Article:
Rising sea threatens all Delawareans

Low-lying state already sees above-average risks
Some coastal towns are already affected by rising waters. Flooding in Bowers Beach is commonplace during times of extreme high tides. BY RON MACARTHUR
September 24, 2012

If sea level rises as predicted over the next few decades, Delaware's shoreline will be completely changed. Even slight sea-level rise could be devastating in a state that relies heavily on its coast for tourism, wildlife habitat and residential development.

To heighten awareness, 11 Delaware environmental groups have joined forces in one voice to stress the state's vulnerability to sea-level rise.

The organizations support the findings of Delaware's Department of Natural Resources and Environmental Control Sea-Level Advisory Committee's vulnerability assessment, which evaluates areas where the state is at risk. The report emphasizes that every Delaware resident will be affected in some way in the future, said Wendy Scott, policy advisor for the Delaware Center of Horticulture.

“Three feet of sea-level rise would flood over 12,000 homes,” said Chad Tolman of the League of Women Voters and a member of the advisory committee.

Many of those homes would in coastal Sussex County, where up to 32 percent of manufactured homes are at risk of inundation, according to the assessment, which was released Aug. 12.

Delaware has already experienced sea-level rise in some coastal areas. The state's rate of sea-level rise rate is above the national average rate and is expected to speed up in the future, the report notes.

Using various models and calculations, DNREC officials have calculated sea-level rise in Delaware by 2100 using a minimum estimate of 1.64 feet and a maximum estimate of nearly 5 feet. Over the past 50 years, sea-level rise at a Lewes recording station has been 6 inches. DNREC officials stress that even at that rate, sea-level would rise at least 1 foot by the end of the 21st century.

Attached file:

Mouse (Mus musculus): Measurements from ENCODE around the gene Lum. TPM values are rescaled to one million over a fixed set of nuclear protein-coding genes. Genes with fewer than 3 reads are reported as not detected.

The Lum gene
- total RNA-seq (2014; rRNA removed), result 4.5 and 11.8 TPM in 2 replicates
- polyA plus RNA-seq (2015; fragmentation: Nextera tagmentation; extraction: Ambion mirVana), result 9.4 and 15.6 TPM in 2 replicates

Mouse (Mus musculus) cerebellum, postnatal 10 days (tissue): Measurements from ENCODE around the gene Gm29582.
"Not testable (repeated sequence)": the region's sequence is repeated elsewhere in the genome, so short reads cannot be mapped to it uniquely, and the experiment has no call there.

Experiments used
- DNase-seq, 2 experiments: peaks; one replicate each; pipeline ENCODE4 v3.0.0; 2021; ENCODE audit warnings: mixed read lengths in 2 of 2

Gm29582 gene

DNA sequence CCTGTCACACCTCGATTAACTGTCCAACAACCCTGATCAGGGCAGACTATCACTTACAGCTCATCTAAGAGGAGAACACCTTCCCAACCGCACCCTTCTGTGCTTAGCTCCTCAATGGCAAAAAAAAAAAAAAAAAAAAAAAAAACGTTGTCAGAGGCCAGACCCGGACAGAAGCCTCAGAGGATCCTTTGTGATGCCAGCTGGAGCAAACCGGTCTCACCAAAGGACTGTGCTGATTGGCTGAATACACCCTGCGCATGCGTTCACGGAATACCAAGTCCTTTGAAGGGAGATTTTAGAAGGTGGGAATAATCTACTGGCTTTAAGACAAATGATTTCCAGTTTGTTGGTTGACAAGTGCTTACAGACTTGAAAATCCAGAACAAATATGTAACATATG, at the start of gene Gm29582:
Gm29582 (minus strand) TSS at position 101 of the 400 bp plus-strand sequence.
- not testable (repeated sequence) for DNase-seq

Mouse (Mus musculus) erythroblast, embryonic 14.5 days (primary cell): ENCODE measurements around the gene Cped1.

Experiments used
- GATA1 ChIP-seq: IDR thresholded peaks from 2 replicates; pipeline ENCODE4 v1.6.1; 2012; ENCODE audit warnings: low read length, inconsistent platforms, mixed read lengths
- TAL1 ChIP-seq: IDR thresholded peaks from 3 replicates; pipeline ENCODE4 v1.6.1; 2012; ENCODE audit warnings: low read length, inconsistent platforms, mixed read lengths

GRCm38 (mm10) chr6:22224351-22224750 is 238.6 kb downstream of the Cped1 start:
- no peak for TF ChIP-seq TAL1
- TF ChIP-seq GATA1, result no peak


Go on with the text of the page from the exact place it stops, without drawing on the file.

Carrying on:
The Intergovernmental Panel on Climate Change offers more dramatic predictions with a minimum sea-level rise of 7 inches worldwide to a maximum of 23 inches, or just less than 2 feet.

State's wetlands at risk

With the lowest elevation in the nation and more than 380 miles of shoreline along Delaware Bay, Delaware River, Inland Bays and the Atlantic Ocean, Delaware is particularly vulnerable to sea-level rise. At risk are industrial areas in New Castle County, future development areas in Sussex County and tourism and coastal recreation with the potential loss of significant revenue, according to the report.

More than 90 percent of the state's wetlands and coastal impoundments are subject to potential inundation, with more than 85 percent of refuge lands – or 21,000 acres – at risk from sea-level rise, according to the report. In addition, wells, septic systems, roads, bridges, wildlife habitats and farmland near the coast are at risk.